The Kurihara Family Bears a Heavy Debt

Let us turn our attention from the Chinese sphere to the domestic Japanese scene. As mentioned, Koga sold Uotsuri and other islands to the Kurihara family, but there are many aspects of the sale price and process that remain unclear. Since Ishihara’s announcement in April, Kurihara Kunioki’s younger brother, Hiroyuki, has appeared occasionally in the media, but there has been no reporting on his links to nationalist groups. Further, in reporting on the Kurihara family, one gets glimpses of the backstory that has led to the present talk of selling the islands.

Kurihara Kunioki’s estate in Saitama Prefecture is in a residential district near the Omiya Koen Station on the Tobu Noda train line. Adjacent to the Hishiya Kaikan that Kurihara operates, it is surrounded by dense woods and earthen walls. The property is 40 meters wide where it faces the road, and looking from the parking lot next door, it is close to 100 meters deep. The registered size of the property is 3,685 square meters. The nearly 4-meter high wall that surrounds the estate is topped with barbed wire to prevent intruders, and four surveillance cameras can be observed. The main residence is a ferroconcrete building, four stories above ground and one below, with a floor space of 2,468 square meters, as imposing as a gymnasium.

When I rang the buzzer and explained the reason for my visit, the house staff told me through the intercom that Kunioki was out and told me to leave my business card in the mailbox.

Kunioki worked as a driver for Sugahara Tsusai, a businessman who was widely known as a fixer. Tokyo Mayor Ishihara is said to be a disciple of Sugahara. Uotsuri, Kita Kojima, Minami Kojima, and Kuba islands were all transferred from Koga Zenji to Kunioki through the 1978 sale of the property; the title to Kuba is in the family name, while Kunioki is listed as owner of the remaining three islands. We have previously reported here that these three islands are income-generating properties that have earned over ¥260 million in rent from the national government since 2002.

A Japanese demonstrator in a December 2010 Tokyo demonstration

A Japanese demonstrator in a December 2010 Tokyo demonstration

But the Kurihara family agreed to enter negotiations over the sale of these cash-cow properties because of the serious state of affairs in the family’s finances. As of April of this year, megabanks and other financial institutions held over ¥2.5 billion in mortgages on the estate and Hishiya Kaikan. The financial troubles began back in 1979. The borrowing then was a modest ¥20 million from a regional bank, but this was followed by a loan ¥270 million from a trust bank in 1985. The debt ballooned in a series of transactions that followed, with the cast of mortgage holders changing over time. According to the property registration for Kurihara Kunioki and his Hishiya Kaikan, the debt had reached a ceiling of more than ¥2.5 billion as of April 25.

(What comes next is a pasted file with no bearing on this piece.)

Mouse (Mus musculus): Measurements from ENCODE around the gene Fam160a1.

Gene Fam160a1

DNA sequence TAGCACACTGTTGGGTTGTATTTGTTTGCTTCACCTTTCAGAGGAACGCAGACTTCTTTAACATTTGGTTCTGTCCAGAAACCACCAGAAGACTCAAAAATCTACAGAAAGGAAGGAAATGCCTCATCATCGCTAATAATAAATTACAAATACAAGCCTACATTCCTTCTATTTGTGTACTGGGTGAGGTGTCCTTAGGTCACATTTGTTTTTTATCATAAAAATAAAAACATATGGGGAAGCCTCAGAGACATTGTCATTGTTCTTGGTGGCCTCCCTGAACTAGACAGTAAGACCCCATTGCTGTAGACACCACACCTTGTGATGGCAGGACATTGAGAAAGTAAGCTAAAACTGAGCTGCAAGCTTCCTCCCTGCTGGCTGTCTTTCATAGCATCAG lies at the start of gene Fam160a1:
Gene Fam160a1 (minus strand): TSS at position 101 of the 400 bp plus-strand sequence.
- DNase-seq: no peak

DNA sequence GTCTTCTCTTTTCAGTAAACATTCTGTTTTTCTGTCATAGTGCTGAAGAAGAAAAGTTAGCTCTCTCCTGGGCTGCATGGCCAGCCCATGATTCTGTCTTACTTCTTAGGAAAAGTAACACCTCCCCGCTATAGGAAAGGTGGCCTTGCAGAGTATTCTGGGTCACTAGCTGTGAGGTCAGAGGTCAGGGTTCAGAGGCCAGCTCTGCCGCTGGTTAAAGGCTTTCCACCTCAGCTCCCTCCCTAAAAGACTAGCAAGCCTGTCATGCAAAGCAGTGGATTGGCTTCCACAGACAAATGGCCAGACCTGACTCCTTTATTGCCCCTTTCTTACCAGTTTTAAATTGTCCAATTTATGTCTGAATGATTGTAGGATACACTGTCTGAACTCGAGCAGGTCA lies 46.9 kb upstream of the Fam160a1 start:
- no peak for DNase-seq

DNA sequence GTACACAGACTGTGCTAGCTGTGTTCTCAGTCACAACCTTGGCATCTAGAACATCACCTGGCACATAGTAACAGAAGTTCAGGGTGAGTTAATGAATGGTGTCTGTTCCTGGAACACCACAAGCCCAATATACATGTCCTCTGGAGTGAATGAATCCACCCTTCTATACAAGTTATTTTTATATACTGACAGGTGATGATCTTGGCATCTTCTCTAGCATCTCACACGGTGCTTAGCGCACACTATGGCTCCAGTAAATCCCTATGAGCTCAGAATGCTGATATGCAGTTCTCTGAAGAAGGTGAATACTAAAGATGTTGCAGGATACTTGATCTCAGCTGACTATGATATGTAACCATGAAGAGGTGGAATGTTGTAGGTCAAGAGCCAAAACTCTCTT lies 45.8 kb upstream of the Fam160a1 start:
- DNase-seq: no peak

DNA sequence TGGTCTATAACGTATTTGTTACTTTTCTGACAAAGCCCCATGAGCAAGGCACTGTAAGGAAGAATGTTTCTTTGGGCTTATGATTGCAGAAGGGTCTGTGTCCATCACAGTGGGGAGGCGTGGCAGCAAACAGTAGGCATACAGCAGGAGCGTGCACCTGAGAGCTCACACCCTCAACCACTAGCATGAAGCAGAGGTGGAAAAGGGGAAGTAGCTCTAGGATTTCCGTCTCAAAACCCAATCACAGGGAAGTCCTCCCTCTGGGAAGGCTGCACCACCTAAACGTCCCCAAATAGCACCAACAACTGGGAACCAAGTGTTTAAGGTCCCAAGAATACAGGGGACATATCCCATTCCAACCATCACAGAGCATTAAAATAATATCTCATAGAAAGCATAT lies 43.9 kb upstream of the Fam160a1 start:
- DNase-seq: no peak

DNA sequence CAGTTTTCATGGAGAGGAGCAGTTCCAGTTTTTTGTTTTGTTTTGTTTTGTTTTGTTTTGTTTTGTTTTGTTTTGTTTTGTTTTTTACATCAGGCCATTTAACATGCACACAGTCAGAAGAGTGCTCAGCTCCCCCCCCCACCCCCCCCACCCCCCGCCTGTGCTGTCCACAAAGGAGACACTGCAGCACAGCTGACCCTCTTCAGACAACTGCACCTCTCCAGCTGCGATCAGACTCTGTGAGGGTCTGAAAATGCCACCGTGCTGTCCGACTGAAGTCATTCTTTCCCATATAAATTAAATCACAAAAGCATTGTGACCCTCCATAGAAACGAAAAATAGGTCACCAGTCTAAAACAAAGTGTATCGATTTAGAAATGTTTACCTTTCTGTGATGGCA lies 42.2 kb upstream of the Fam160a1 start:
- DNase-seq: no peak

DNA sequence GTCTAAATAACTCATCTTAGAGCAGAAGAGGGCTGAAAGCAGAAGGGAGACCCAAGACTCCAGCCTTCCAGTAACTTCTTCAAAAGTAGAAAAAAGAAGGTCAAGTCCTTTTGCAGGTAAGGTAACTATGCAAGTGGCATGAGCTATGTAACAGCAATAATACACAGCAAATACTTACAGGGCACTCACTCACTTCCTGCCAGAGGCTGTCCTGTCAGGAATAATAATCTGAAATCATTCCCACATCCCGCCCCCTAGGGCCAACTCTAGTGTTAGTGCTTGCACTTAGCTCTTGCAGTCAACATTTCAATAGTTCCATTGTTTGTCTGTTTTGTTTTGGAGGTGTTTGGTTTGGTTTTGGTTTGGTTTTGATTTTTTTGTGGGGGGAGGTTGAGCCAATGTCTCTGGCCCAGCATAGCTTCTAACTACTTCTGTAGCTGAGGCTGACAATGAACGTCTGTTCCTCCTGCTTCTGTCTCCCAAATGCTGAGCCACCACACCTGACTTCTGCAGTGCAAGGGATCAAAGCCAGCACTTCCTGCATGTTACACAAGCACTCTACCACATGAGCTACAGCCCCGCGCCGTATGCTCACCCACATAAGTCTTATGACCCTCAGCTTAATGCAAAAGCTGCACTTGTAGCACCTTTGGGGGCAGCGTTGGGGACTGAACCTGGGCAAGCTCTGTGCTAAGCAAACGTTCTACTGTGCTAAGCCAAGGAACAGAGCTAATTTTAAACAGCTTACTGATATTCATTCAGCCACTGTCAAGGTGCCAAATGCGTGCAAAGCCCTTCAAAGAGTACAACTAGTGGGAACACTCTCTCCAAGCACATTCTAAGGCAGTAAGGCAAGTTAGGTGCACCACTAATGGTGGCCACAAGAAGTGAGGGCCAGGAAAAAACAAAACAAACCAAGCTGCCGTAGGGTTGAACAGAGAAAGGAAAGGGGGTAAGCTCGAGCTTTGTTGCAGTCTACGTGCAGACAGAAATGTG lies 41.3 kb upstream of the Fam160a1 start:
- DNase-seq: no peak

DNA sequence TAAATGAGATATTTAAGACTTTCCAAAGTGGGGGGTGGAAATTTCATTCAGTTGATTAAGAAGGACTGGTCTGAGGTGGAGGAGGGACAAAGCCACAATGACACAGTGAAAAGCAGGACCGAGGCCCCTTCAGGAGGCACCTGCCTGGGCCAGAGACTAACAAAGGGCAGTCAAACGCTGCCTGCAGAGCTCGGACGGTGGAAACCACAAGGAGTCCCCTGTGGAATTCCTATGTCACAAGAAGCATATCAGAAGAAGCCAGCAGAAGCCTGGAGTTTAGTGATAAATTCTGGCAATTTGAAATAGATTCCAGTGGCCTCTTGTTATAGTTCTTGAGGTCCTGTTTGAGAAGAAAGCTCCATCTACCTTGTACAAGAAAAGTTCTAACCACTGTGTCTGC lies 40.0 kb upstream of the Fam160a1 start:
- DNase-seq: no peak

Kenshokai and the End of a Honeymoon

The Hishiya Kaikan that Kunioki operated was a fairly well known wedding hall, located near the famous Hikawa Shrine in Omiya. However, as traditional-style weddings fell out of favor and the wedding hall began to show signs of age, it saw a steady downturn in business. Then in 1999, an agreement was reached with a religious organization, Kenshokai, which changed the name of the hall to Youth Hall and began to use it as a religious facility in December of that year. At the same time, Kenshokai built a new headquarters on land that Kurihara owned nearby, and the area became something of a temple town for Kenshokai (see Kensho Shimbun, November 5, 1999).

Kenshokai is an organization of Nichiren Shoshu believers that competes with Soka Gakkai. It originated as Tokyo Myoshinko. Recognized as a religious organization in 1975, it later changed its formal name to Fuji Taisekiji Kenshokai. It has been battling Soka Gakkai for members for many years, and its aggressive methods of confining minors to indoctrinate them have resulted in a number of arrests. It has used its organ, the Kensho Shimbun, to mount negative campaigns against China, and extended its reach to Taiwan and Okinawa over the years.

When Kenshokai moved its headquarters from Nerima Ward in Tokyo to Omiya, it explained that Omiya had firmer ground and believers would thus be protected from major earthquakes, but the availability of a good deal of land via the Kurihara family was thought to be a major factor in the decision.